Monday, 24 January 2011

Improving access to justice for victims of domestic abuse

Rhoda Grant MSP found broad support for the Domestic Abuse (Scotland) Bill[1] introduced earlier this year, and although some areas proved to be contentious last Wednesday as it passed the first stage of parliament scrutiny. The bill aims to increase domestic abuse victims’ access to justice and enable police and prosecutors to provide a better response to breached civil protections orders.

MSPs welcomed the proposed change to shift responsibility from the victim to the police to take action when a violent partner breaches a civil protection order. They also welcomed the proposal that would remove the existing ‘course of conduct’ requirement so that a non-harassment order can be granted when evidence of one incident of harassing behaviour is provided rather than evidence of at least two separate incidents. These provisions certainly seem a step forward in improving victims’ access to justice. It makes sense that it is the police and prosecutors responsibility to respond to perpetrators who breach civil protection orders not the responsibility of victims. It also makes sense that victims should not have to suffer repeated harassment before perpetrators are held accountable of their behaviour. It is even more pertinent when we consider that much of domestic abuse takes place behind closed doors out with the gaze of police or other professionals, meaning it can be difficult for victims to provide evidence of a pattern of harassment.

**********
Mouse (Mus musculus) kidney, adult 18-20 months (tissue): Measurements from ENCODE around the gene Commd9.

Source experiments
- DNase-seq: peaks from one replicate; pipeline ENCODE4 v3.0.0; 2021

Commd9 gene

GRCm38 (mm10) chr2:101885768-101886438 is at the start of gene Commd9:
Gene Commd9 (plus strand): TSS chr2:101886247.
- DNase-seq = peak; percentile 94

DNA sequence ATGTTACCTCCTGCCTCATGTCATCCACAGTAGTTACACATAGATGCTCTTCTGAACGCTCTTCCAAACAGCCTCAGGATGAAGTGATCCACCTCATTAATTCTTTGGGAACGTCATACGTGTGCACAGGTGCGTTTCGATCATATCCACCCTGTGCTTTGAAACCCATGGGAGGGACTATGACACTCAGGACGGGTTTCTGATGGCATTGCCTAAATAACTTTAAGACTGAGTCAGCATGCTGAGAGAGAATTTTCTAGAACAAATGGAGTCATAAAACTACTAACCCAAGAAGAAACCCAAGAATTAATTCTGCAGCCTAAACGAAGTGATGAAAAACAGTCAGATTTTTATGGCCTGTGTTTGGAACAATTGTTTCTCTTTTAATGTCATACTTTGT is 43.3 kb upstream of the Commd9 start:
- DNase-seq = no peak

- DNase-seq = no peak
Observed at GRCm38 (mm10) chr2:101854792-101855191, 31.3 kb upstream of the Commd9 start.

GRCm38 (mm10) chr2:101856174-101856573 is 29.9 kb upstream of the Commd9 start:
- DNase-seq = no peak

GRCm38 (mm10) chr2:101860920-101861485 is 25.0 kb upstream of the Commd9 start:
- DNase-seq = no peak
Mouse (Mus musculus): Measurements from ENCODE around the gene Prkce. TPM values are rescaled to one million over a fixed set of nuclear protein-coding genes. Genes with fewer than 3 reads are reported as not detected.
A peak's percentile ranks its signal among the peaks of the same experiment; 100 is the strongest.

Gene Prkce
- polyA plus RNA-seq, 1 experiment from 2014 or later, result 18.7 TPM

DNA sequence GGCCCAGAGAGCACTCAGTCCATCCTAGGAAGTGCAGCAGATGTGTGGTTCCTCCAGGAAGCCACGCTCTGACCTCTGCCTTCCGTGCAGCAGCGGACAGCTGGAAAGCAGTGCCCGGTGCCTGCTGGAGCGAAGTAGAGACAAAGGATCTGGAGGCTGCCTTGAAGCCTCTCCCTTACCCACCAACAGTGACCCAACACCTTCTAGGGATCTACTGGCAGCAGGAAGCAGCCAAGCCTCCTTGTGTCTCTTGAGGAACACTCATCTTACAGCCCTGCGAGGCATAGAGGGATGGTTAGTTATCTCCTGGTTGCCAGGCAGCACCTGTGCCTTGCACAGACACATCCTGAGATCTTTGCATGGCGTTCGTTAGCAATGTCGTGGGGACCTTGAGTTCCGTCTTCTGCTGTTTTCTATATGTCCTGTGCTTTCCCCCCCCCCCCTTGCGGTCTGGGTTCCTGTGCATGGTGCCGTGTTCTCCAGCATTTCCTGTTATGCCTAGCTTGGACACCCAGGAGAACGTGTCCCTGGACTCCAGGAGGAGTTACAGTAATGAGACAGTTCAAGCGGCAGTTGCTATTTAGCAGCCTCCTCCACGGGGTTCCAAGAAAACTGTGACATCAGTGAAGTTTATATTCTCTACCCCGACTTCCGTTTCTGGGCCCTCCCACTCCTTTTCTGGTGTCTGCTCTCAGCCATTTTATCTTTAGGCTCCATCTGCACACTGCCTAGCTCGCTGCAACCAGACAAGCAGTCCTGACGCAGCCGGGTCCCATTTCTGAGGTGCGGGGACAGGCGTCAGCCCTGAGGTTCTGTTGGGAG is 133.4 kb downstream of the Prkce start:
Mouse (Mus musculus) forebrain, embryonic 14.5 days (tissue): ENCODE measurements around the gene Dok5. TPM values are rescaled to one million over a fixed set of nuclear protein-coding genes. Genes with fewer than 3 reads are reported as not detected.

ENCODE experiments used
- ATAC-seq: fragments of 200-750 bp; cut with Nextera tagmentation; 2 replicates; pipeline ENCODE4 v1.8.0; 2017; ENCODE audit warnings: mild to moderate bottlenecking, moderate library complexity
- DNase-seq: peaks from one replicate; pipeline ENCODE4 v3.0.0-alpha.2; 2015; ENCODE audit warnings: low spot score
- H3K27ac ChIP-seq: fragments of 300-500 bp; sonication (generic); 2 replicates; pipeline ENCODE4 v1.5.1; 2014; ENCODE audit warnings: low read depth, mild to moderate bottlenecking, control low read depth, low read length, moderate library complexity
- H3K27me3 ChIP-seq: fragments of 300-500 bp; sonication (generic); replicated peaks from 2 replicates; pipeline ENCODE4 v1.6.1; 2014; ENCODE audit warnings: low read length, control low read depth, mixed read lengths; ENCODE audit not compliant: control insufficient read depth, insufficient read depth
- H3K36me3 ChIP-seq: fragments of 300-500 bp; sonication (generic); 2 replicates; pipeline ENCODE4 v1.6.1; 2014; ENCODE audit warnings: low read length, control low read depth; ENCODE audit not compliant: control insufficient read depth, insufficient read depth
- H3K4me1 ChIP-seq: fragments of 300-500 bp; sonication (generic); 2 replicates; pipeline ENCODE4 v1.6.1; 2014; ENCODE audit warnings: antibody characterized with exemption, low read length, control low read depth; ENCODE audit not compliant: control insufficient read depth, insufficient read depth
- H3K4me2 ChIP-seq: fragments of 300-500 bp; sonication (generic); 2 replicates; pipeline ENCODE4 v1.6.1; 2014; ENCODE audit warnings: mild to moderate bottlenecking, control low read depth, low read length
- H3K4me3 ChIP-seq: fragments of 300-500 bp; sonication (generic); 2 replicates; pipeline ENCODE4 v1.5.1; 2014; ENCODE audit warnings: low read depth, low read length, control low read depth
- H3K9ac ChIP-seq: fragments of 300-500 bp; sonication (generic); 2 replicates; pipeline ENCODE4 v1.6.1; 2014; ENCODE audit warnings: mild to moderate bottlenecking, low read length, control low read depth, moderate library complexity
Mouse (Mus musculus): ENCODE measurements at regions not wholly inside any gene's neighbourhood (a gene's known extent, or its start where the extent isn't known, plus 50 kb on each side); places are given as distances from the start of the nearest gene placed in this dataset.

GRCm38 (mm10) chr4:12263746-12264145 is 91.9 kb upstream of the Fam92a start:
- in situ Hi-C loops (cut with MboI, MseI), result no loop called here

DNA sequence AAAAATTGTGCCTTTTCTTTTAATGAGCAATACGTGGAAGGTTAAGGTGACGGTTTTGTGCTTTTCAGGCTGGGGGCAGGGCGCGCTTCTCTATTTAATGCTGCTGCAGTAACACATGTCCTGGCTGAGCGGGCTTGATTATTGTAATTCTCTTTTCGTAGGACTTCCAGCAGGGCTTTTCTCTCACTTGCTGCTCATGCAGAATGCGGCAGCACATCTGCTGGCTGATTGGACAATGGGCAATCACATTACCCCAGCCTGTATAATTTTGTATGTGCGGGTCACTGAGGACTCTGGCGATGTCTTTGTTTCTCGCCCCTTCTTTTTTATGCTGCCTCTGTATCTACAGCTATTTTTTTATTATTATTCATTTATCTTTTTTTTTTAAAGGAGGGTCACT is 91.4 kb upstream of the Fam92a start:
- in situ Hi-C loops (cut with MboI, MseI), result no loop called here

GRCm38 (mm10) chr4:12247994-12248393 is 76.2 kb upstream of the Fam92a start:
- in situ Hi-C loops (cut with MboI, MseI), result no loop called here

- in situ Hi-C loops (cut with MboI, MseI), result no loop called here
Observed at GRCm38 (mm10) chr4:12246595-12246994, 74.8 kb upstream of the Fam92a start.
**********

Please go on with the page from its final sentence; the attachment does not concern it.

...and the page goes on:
The more contentious elements of the bill relate to how access to civil protection orders should financed and how domestic abuse is defined in the bill. As it stands, victims are responsible for paying legal costs when applying for civil protection orders unless they qualify for Legal Aid. So some victims have to pay for their own protection against domestic abuse. Provisions in the bill aim to redress this by providing Legal Aid without means testing to victims applying for civil protection orders. Meaning victims would have equal access to justice regardless of their financial background and more fundamentally victims of domestic abuse would no longer have to pay for their own safety and protection – surely a step in the right direction? Unfortunately the debate revealed it is not so straightforward. Concerns were raised about the potential cost to the public purse as well as whether such a provision would contravene a defender’s human rights.[2] Both issues are no doubt important and will receive further scrutiny by the Justice Committee. Let’s hope a solution can be reached that both satisfies these concerns and also remedies the current situation where victims of domestic abuse have to pay for their own safety and protection.

Fiona Morrison, PhD student, CRFR


[2] The bill does not seek to extend non-means testing to Legal Aid to defenders. There are concerns that such a provision would contravene Article 6(1) of the ECHR.

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